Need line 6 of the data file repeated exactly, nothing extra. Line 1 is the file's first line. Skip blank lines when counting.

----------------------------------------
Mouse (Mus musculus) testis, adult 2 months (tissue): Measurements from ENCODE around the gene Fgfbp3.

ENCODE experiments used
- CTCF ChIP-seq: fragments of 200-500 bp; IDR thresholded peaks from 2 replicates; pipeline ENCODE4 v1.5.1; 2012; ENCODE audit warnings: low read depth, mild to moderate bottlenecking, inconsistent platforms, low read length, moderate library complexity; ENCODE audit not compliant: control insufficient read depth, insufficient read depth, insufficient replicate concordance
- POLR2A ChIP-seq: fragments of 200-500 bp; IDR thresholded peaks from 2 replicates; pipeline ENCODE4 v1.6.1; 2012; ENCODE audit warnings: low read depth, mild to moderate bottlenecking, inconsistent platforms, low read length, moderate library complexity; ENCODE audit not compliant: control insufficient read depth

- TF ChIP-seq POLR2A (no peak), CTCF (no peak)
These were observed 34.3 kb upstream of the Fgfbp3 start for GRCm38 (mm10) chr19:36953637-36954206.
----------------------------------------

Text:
These were observed 34.3 kb upstream of the Fgfbp3 start for GRCm38 (mm10) chr19:36953637-36954206.